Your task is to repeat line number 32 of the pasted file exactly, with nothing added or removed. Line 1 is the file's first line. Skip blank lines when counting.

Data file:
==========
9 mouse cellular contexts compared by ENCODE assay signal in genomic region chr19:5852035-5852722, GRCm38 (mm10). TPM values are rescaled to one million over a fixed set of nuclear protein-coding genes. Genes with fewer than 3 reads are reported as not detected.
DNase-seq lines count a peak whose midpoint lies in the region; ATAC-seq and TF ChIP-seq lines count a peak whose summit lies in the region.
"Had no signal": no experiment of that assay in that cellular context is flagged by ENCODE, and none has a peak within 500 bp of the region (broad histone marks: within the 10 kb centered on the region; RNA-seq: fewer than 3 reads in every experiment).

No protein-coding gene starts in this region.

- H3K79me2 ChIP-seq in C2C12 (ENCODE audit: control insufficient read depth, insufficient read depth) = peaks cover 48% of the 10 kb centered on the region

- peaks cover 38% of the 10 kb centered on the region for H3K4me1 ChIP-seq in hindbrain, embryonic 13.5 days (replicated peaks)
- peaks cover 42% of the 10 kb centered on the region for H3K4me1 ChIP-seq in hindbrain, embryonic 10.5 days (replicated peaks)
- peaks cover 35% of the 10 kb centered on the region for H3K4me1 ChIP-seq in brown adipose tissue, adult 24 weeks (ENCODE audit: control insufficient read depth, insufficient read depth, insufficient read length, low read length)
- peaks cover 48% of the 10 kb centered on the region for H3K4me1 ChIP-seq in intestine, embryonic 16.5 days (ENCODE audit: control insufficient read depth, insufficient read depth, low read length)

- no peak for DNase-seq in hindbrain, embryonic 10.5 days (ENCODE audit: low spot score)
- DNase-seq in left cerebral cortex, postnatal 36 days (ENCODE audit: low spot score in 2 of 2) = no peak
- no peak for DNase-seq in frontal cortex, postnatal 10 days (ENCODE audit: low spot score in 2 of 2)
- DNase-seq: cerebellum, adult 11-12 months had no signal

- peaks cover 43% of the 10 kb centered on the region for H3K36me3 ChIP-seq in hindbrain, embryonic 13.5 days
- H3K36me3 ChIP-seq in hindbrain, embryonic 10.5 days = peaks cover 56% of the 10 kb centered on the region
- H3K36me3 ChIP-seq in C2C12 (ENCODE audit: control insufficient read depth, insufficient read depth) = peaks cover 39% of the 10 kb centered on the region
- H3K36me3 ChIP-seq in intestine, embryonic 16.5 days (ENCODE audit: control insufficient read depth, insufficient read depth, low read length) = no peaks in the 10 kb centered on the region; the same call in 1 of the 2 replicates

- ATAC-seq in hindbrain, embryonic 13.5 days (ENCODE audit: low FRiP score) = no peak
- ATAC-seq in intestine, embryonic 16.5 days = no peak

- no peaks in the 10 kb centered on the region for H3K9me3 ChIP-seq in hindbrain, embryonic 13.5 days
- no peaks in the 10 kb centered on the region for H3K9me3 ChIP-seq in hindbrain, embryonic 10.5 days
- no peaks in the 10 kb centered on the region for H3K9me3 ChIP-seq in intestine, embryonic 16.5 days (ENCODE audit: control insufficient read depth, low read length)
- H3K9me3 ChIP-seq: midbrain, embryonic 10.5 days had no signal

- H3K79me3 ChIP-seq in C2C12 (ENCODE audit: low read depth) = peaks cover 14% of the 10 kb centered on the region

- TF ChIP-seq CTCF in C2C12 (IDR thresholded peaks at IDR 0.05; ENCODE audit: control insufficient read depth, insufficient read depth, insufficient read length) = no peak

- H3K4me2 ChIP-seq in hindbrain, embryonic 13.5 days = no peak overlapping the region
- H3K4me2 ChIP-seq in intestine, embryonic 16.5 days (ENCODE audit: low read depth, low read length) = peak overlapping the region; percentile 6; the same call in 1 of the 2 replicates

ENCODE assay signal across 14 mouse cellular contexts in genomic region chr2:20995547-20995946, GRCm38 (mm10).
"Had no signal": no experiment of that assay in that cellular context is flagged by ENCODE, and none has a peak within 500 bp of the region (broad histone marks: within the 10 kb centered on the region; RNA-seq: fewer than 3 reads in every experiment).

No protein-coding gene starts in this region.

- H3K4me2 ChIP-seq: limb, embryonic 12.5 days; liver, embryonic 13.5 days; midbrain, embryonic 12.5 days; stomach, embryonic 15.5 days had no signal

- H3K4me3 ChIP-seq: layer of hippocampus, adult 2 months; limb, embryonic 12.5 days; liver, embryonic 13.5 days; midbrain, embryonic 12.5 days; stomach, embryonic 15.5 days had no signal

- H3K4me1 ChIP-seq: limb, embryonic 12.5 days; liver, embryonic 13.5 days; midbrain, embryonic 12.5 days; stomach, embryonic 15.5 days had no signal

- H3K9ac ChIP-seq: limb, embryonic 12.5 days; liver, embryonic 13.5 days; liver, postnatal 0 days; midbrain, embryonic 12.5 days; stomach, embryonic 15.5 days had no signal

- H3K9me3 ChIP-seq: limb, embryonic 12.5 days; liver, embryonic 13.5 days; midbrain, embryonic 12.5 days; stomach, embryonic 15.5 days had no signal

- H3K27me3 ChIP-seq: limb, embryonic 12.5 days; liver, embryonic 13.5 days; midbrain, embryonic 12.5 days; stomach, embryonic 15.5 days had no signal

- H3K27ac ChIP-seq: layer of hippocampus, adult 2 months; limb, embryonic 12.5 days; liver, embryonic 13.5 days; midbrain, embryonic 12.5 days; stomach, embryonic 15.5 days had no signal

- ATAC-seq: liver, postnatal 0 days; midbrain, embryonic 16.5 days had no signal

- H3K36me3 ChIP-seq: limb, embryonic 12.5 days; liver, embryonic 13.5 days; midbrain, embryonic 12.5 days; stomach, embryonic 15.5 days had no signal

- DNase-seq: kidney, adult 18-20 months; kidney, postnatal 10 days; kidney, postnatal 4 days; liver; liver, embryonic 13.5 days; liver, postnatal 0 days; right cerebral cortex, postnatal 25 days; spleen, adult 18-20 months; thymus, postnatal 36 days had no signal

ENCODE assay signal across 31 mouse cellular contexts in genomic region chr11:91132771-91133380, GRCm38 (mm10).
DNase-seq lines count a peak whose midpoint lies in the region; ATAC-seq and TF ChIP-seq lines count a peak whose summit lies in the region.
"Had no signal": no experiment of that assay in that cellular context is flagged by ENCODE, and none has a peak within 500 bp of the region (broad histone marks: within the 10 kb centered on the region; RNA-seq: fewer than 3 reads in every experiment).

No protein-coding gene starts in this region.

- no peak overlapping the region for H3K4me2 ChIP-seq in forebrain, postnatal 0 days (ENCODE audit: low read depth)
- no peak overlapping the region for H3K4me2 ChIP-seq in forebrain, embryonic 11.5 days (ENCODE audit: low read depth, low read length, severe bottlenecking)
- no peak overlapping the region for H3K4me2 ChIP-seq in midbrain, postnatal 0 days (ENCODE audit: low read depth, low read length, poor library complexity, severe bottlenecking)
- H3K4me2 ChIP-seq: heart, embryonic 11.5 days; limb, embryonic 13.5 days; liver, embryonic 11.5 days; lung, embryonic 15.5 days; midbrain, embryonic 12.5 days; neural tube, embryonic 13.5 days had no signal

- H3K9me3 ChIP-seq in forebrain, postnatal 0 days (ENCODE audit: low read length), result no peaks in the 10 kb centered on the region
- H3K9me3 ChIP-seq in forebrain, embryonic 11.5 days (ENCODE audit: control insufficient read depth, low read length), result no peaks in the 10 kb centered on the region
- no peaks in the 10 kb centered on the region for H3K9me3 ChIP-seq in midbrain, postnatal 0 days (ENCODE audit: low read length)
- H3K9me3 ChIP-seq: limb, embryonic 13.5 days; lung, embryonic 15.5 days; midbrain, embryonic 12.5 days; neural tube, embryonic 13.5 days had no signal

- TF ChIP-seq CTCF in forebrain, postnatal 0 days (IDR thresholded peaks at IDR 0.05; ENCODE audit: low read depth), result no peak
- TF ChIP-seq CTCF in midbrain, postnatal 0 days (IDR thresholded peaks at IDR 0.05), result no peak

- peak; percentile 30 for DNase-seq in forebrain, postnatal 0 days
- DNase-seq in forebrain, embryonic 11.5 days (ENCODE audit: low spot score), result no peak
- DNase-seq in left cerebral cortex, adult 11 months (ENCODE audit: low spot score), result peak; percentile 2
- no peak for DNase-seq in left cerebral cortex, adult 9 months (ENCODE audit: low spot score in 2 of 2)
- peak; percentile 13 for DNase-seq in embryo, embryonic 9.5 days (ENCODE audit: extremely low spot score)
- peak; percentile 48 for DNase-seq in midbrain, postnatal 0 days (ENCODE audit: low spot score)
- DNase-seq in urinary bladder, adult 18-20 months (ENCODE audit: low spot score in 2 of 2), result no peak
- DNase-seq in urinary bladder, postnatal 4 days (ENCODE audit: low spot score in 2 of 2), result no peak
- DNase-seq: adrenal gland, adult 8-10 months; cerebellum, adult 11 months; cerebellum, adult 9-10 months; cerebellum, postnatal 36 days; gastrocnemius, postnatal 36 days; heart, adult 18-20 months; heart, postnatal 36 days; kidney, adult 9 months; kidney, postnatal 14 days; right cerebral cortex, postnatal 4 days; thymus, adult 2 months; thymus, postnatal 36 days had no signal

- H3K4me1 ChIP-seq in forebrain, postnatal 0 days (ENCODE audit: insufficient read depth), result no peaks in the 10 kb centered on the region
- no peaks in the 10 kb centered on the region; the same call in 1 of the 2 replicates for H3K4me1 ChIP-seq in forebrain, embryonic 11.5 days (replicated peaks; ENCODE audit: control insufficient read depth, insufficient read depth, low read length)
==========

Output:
- H3K4me3 ChIP-seq: layer of hippocampus, adult 2 months; limb, embryonic 12.5 days; liver, embryonic 13.5 days; midbrain, embryonic 12.5 days; stomach, embryonic 15.5 days had no signal